My wife and I own three cats, with only ten legs between them.
For those who are bad at math, that means two of our cats are missing a leg. I suppose it could have also been one cat missing two legs. Or like… one cat with no legs and one cat with six, like some kind of…. cat insect hybrid… which is just absurd. These days we only have insect-human hybrids.
Anywho, what I’m doing a bad job getting at is that Tee and I focus specifically on handicapped felines. It started after we got our first cat, Weebles, who has a condition called cerebellar hypoplasia. To avoid proving that I know nothing of the science of this, I’ll simply say this means she has trouble with motor functions. Essentially, she wobbles. She walks like Shaggy from Scooby Doo, and her head bounces when she’s focused on something like food, food or food (she likes food). We actually rescued Weebles from an event here in Gainesville where a group had raided a place that was hoarding cats (somewhere upwards of 250 cats in a small property). Many of the cats had health issues and some had to be put down.
We went WANTING Weebles. Tee had discovered CH cats a month or so before and we had decided we wanted one, mainly due to the fact that many people think they’re unadoptable. When we went to this event, we had called earlier and learned about Weebles, who was the only cat of the whole raid who had CH. We were lead through three warehouse ares FULL of cats, many looked like just normal cats, some had obvious injuries or health problems. I wish we could have adopted them all, which would have then made us hoarders, and then we would get raided and the whole thing would be repeated, so probably a good thing we didn’t. At the end of the whole thing, the woman leading the “tour” told our group to feel free to look around and grab someone if we found a cat we wanted. While she was wrapping up this part of the tour, I turned to my right and BOOM – Weebles was right there. We ended AT Weebles. It was like fate. We took the little wobbly turd home and haven’t looked back since then.
Couple years later Tee began working with Gainesville Pet Rescue, and her attention was grabbed by an adorable little three legged brown Tabby. This kitten was attacked by a dog and found by the side of the road. They had to amputate her back leg because it was so mutilated in the attack. Tee did the reasonable thing and came home so we could discuss and think about the decision for a few weeks. Nah, jus’ playin’. We adopted that three-legged fluffbutt like… that day. We named her Trinity, of course. We kick ass at names.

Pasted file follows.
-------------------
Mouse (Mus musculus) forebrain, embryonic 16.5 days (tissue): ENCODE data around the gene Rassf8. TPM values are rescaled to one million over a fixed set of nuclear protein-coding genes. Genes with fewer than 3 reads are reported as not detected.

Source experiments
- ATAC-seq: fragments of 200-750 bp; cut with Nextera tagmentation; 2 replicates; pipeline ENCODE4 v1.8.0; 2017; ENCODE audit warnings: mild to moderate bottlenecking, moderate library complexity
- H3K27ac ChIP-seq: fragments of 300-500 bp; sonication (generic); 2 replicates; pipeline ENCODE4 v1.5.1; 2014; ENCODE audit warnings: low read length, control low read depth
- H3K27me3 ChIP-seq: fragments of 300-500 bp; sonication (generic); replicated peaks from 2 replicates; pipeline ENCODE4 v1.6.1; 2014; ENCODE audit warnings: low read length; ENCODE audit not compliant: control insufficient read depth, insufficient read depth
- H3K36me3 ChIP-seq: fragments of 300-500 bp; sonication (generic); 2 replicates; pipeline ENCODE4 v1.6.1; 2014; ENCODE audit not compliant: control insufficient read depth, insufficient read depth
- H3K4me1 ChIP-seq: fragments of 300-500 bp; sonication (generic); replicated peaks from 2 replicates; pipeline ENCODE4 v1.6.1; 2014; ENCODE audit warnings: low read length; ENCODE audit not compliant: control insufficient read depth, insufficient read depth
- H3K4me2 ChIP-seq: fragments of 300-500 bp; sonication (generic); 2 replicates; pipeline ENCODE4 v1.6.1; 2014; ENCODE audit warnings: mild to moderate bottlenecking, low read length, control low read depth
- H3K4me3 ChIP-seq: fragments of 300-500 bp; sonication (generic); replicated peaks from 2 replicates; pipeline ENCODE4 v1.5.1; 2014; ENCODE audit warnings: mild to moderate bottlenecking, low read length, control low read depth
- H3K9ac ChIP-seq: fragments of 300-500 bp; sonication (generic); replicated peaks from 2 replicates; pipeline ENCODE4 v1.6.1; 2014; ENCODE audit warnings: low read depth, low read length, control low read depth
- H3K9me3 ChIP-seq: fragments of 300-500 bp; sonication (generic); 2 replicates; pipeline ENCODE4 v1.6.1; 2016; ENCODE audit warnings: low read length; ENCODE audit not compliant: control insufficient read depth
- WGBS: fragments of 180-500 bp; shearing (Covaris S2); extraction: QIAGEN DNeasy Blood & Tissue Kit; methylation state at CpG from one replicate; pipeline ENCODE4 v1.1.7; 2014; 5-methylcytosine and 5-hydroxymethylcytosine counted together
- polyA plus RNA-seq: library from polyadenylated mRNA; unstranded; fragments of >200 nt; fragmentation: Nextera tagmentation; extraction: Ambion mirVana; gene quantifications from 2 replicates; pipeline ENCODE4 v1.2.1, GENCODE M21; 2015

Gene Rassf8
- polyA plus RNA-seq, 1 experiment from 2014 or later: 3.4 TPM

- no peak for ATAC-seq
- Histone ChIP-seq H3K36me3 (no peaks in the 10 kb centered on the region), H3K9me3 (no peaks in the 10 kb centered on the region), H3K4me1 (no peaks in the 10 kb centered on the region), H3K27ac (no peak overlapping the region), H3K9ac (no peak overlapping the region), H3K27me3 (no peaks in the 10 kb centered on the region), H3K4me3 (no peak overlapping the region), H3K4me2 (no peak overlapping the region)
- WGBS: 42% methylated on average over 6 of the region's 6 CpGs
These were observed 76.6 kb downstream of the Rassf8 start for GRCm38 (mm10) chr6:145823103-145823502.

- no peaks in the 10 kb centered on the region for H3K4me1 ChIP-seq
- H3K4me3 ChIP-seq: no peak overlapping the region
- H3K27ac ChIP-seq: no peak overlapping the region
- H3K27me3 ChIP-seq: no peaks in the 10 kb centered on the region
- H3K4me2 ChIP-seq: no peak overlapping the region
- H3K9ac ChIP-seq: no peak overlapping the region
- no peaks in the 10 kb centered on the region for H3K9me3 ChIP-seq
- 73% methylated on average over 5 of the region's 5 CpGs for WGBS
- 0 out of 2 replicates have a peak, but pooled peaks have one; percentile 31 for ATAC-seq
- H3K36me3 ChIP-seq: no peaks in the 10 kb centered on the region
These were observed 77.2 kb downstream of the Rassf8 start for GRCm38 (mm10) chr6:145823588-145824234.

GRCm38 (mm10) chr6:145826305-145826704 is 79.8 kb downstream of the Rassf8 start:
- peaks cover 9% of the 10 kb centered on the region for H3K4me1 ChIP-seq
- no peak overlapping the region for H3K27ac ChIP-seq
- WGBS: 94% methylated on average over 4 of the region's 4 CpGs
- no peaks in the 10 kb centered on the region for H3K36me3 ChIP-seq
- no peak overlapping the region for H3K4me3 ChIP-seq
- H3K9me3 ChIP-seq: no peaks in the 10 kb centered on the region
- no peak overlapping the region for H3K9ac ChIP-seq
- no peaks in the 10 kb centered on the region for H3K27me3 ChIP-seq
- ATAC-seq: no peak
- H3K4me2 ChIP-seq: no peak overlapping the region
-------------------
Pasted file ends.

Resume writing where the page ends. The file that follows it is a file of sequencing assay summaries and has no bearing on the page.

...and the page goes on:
Finally, a year or so after that, another three legged cat came through GPR: a chunky little black cat missing her front leg. This time the leg was removed due to a birth defect. Tee was determined to be more thoughtful and responsible about this adoption, taking time to think it over. Then she took me into GPR to meet the kitty and we were fostering her within a week. I…. I really like black cats. Eventually we went from fostering to owning her and we named her Ash, after the main character from Evil Dead.
So, yeah, I have my very own Xavier’s School of Gifted Cats.
It’s important to rescue animals. There are so many animals out there already in need of good homes that breeders are mostly unnecessary. So many animals in need of love, in need of a family. If you’re looking for a pet, for a companion, consider adopting. At least check it out, hit a rescue center and see if you fall in love. If not, then fine. You tried. But I think it’s important to at least entertain the thought of rescuing over other means of acquiring your pet.
I would love if everyone who read this also sat down and seriously thought about adopting a handicapped/special needs animal. It’s a lot of work, for sure. The two three legged cats aren’t as much, but Weebles has her moments. She sometimes can’t make it into the litter box. She has trouble with hairballs where they cause her to gag to much and thus make her vomit. It can be taxing, but I love her. I know if Tee and I hadn’t taken her, it would have lowered her chances of adoption and thus survival considerably. CH cats all over the place are euthanized because people view them as unadoptable. They think that this stumbly, wobbly cat must obviously have some sort of detrimental problem, that it must be in pain. CH cats are not in pain and they typically live as long as any other cat. They are wonderfully adoptable for people patient enough to show them the love they deserve.
Please, if you are thinking of adopting, sit down and think if you’d like a handicapped animal. They need love just like any other pet, and they need special owners to seek them out and care for them.